After eating bowls and bowls of soups and cooked veggies, stage four brings a welcome addition to your diet: fresh juice!
By this stage of the Introduction Diet, significant gut healing has taken place, and you are now ready to begin detoxifying your body in earnest. Juicing is one way to help you to this. Starting with carrot juice and working up, you will begin to see healthy changes taking place in your body; I never would have thought that I’d love anything as much as fresh carrot and celery juice!
Continue eating foods from the previous stages and add in:
- Meats cooked by roasting and grilling (baking). Introduce these meats gradually, and do not barbeque or fry your meats yet. Avoid parts that are burned or too brown. Eat meats with cooked and/or fermented vegetables.
- Cold pressed olive oil. Start adding cold pressed olive oil to your meal by drizzling it over top of your foods. Start with a few drops per meal and gradually work up to 1-2 Tbs. per meal.
- Freshly pressed juice. Start with a few spoonfuls of carrot juice, well filtered. To begin, dilute with warm water so that the juice is clear. Gradually drink the juice as is, diluted with water, or mixed with some homemade yogurt or whey. Dr. Natasha recommends drinking the juice slowly, “chewing” every mouthful. If the juice is tolerated, gradually increase to a full cup per day. When you can tolerate a full cup of carrot juice, try to add in juice from celery, cabbage, lettuce and fresh mint leaves. Drink your juice in the morning on an empty stomach and in the middle of the afternoon between meals. Do not add in juice from fruit yet.
- Bread. You can bake bread using nut flours that you’ve prepared yourself (see here for how to soak nuts). See the recipe for bread in the book “Gut and Psychology Syndrome” on page 200. The bread includes: nut flour, eggs, winter squash, and fat. Start with a small piece of bread a day and increase as tolerated.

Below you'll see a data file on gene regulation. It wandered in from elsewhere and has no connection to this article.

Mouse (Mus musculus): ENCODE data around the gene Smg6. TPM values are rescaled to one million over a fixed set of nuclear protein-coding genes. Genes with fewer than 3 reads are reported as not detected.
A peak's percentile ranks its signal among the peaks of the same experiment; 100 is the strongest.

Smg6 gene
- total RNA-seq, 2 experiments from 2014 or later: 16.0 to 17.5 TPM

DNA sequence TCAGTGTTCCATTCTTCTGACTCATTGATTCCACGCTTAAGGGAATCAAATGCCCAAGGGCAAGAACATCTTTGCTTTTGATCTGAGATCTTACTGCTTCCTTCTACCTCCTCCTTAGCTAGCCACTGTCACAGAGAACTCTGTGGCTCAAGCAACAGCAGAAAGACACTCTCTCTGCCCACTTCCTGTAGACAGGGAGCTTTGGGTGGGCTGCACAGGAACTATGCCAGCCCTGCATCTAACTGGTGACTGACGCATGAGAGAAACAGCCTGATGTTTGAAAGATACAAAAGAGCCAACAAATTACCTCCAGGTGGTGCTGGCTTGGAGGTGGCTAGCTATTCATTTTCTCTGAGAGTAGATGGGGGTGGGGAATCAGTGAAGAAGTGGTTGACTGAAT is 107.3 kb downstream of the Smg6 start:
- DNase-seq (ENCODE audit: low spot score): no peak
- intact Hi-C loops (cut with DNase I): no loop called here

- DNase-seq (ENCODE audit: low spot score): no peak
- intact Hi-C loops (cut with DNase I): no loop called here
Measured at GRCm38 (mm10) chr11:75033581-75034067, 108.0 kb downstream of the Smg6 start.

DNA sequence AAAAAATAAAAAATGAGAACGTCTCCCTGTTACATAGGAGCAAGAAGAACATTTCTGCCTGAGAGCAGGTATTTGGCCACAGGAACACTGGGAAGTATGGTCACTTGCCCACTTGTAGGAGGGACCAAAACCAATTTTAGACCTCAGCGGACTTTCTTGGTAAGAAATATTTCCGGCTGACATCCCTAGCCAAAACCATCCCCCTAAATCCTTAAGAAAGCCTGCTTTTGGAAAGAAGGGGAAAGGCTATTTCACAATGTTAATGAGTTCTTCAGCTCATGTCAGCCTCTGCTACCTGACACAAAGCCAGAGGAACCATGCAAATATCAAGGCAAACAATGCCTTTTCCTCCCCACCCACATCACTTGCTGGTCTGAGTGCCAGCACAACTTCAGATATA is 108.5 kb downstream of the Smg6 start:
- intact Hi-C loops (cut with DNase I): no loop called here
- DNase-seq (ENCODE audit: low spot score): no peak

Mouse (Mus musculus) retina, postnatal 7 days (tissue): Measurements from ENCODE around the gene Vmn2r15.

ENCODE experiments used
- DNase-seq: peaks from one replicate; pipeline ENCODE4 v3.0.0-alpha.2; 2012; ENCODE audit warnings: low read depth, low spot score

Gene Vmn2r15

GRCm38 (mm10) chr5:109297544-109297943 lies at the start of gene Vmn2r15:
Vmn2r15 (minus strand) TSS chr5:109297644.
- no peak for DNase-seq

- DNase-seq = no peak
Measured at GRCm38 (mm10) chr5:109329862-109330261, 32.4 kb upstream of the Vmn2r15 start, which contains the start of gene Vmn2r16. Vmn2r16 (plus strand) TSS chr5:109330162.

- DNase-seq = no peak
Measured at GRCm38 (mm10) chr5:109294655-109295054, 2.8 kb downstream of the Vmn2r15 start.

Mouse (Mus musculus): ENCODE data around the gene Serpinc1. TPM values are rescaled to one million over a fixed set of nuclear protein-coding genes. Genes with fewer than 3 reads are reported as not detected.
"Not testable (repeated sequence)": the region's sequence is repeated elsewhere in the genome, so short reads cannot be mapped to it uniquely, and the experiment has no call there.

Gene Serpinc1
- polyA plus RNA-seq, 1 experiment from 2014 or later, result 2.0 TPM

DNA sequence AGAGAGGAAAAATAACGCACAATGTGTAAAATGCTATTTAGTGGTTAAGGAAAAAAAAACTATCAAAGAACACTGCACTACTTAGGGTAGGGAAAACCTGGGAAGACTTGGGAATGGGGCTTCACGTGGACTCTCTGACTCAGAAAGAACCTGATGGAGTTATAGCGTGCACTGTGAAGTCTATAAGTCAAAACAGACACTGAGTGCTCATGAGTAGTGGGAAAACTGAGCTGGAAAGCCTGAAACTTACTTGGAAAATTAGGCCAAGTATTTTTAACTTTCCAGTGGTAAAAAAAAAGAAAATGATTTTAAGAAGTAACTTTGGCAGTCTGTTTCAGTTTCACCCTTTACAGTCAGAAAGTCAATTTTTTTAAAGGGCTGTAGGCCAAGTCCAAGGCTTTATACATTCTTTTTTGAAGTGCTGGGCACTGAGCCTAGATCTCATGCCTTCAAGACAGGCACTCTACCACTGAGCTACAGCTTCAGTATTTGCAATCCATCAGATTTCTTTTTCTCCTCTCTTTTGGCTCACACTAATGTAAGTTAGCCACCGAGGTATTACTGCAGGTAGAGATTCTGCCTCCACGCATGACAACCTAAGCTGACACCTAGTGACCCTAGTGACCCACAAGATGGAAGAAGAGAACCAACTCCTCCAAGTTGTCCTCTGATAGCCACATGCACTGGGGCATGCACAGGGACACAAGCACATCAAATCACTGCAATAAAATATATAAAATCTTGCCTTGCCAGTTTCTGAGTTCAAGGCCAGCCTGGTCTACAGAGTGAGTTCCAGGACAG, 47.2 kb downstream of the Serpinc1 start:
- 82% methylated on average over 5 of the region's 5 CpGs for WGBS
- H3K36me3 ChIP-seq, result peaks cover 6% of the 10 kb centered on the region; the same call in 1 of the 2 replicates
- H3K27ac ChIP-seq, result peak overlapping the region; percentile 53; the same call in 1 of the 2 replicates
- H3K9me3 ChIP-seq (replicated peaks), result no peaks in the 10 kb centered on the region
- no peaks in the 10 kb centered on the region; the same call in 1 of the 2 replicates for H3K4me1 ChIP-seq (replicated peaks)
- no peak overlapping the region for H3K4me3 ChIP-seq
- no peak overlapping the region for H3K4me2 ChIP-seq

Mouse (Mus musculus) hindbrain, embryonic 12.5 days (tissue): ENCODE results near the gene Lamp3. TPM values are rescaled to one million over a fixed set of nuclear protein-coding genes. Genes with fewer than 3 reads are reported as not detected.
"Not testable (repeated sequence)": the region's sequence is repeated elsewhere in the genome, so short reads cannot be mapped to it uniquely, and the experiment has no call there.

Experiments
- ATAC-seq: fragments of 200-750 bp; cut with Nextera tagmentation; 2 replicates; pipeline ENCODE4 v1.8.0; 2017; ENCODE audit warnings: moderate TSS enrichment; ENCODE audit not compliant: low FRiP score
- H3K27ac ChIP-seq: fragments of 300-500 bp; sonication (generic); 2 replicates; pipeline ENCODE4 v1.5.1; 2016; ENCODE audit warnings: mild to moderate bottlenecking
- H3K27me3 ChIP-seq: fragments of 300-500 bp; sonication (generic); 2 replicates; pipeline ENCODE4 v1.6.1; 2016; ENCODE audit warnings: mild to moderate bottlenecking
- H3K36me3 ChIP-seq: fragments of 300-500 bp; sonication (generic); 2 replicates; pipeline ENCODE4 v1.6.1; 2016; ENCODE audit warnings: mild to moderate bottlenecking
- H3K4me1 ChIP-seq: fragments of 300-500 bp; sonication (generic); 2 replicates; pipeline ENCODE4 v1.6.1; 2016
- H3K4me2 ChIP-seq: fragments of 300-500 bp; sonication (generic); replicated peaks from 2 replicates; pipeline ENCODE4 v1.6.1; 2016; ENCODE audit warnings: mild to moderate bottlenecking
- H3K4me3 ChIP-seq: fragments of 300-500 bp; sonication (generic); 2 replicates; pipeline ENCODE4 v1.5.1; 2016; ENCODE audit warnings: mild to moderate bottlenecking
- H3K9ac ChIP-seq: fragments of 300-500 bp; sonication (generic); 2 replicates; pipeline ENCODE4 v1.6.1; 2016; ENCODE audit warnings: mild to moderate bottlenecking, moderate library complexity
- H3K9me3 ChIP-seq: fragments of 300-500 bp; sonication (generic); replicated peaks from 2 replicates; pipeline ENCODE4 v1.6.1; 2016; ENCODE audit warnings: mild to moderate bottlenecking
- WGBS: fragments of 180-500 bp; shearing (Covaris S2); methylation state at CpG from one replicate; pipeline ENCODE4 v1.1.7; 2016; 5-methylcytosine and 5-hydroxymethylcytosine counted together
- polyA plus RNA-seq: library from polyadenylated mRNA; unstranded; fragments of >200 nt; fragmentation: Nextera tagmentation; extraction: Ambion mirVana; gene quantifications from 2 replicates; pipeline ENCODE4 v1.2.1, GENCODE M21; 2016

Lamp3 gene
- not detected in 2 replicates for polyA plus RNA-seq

At this stage, your diet is hopefully beginning to look more varied and you have the basics of GAPS down. Something that you can also add at this point is called a GAPS Milkshake, which is some of your freshly pressed juice, a large spoon of sour cream, and a raw egg yolk. You blend these all together for a wonderfully creamy, probiotic rich drink. The GAPS Milkshake is great for detoxing and for easing constipation. It is something that you can start once juicing is well tolerated. Some may find that adding the fat to their juice also helps to prevent spikes in blood sugar that may be associated with the juice.
You’re getting there!
Information from this post was obtained from the books “Gut and Psychology Syndrome” by Dr. Natasha Campbell-McBride and “The Heal Your Gut Cookbook” by Hilary Boynton and Mary G. Brackett (with a foreword by Dr. Natasha Campbell-McBride). The information contained in this article is not a substitute for medical advice; feel free to contact your medical professional prior to beginning any new diet program. I am not a medical doctor, nutritionist or dietician and do not claim to be such. I do not diagnose, treat, or offer individualized diet treatment plans. This information is for educational purposes only and serves as a guideline according to the Gut and Psychology Syndrome Diet as outlined by Dr. Natasha Campbell-McBride, MD, MMedSci (neurology), MMedSci (nutrition).